The Kanban board visualzes the workflow, especially the progress of each ticket (task). A Kanban board can be a physical board, such as a magnetic board; it is, however, common to have a digital Kanban board in programs such as JIRA or VersionOne. Visualization means that it is made visible on which tasks a Kanban team is currently working on and what the status of the each tasks is.

Kanban-Board“ width=Fig.: Kanban Board

Typically, it is assumed that all tasks go through the same stages (process steps, workflows). In software development, this begins with the analysis of a requirement, then it's development, testing and release. These process steps are visualized on a Kanban-Board by vertical columns, the tasks pass as tickets (index cards on a pyhsical Kanban Board) from left to right through the different process steps. A card can also contain various additional information: For example, the urgency, the type of task (e.g. "new feature" or "bug") or the owner of the task (for example, a photo of the current person is placed on the ticket).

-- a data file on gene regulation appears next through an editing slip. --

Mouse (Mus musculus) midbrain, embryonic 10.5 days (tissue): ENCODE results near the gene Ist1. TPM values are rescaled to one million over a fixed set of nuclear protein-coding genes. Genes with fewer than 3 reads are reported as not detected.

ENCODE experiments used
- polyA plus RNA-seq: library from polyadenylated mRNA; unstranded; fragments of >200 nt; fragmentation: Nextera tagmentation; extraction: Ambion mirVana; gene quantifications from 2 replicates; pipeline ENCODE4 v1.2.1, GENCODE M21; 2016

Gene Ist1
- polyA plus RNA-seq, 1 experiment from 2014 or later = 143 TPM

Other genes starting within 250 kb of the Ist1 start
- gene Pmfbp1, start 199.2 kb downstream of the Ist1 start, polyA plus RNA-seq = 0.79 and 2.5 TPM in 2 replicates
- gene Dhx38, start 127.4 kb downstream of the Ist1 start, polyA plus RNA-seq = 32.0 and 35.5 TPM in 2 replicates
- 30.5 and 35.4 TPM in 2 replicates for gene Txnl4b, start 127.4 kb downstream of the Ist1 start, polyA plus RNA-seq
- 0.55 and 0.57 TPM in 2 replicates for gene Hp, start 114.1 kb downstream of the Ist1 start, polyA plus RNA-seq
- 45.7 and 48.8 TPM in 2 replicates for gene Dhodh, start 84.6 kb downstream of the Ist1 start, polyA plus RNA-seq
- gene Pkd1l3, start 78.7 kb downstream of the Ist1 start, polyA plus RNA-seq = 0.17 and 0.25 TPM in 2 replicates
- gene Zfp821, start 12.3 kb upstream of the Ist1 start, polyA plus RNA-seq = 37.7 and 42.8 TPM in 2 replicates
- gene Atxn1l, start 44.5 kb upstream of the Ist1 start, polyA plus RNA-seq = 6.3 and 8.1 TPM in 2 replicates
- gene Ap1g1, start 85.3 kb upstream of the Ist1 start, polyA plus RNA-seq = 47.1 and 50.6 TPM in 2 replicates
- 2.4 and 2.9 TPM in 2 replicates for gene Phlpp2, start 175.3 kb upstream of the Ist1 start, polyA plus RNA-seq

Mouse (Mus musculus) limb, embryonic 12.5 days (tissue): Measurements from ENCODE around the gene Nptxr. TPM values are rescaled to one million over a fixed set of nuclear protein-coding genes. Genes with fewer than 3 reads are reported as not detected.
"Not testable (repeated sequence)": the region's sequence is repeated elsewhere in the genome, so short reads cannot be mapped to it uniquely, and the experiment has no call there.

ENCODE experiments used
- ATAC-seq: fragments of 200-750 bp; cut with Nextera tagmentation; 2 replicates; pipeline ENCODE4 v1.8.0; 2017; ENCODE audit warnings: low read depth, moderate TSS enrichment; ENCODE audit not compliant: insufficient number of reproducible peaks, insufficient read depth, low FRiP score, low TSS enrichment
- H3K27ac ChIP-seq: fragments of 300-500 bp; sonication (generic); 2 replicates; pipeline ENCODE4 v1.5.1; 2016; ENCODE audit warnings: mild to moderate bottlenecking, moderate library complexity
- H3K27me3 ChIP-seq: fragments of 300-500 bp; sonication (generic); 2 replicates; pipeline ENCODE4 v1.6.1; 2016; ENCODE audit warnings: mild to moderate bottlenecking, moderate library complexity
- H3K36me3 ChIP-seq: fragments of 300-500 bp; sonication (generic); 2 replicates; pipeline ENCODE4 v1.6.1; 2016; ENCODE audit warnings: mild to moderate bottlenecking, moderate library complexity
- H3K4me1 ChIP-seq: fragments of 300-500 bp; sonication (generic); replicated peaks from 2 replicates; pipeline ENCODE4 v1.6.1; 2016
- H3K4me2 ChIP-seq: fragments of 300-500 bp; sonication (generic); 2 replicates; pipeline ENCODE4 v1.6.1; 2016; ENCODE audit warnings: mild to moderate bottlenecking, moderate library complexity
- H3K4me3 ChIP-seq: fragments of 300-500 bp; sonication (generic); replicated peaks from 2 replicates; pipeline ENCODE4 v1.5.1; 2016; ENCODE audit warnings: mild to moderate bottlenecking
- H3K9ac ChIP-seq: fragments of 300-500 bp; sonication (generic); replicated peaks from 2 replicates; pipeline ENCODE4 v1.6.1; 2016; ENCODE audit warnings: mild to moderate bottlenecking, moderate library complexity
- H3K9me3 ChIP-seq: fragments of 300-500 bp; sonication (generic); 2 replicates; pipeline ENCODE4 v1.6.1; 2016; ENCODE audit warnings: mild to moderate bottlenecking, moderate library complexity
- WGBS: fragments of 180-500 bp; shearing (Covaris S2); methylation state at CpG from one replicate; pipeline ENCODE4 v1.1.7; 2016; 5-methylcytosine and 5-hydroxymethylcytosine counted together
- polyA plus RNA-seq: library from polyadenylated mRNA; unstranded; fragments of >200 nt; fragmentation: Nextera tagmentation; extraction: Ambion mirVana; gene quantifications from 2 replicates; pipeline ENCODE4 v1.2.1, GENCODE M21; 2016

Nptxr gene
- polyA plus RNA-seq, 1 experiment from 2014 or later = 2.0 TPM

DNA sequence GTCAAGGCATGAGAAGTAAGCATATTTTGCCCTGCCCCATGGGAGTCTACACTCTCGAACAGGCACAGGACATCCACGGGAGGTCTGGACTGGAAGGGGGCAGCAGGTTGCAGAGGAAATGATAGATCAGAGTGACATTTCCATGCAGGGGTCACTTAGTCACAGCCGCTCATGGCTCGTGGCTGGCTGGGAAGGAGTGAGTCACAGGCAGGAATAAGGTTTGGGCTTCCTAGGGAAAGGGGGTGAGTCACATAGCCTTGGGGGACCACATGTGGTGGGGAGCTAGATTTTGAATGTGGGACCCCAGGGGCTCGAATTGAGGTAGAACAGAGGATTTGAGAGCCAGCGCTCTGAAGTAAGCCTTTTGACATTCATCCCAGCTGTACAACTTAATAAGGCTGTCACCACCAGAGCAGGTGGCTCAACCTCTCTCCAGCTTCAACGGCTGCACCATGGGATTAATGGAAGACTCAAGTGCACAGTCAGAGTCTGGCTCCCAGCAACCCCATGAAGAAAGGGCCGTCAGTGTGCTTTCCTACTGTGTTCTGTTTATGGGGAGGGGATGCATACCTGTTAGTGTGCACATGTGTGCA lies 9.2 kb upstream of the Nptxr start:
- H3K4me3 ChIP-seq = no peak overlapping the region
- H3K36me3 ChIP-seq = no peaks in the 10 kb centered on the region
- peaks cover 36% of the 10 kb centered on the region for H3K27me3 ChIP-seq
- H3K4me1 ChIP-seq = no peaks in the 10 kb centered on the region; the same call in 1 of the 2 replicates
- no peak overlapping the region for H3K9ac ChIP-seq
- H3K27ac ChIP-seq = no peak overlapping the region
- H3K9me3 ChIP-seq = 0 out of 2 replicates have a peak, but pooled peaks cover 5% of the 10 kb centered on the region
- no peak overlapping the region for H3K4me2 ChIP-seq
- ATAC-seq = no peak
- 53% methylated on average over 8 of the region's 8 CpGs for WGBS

Kanban is based on the pull principle, i.e.: A team member fetches tickets from the previous process step, i.e. tickets are not simply moved to a new process step. In this way, blockages or bottlenecks become transparent.

If there is a clear number of task types or sources of tasks (e.g. new feature requests, bugs, change requests), then it makes sense to adjust the structure of the Kanban board. For these cases so-called "Swim Lanes" are created, this divides the Kanban Board horizontally. A ticket of the task type "New Feature" then moves from process step to process step within a "Swim Lane" dedicated to "New Features".


The author is a manager in the software industry with international expertise: Authorized officer at one of the large consulting firms - Responsible for setting up an IT development center at the Bangalore offshore location - Director M&A at a software company in Berlin.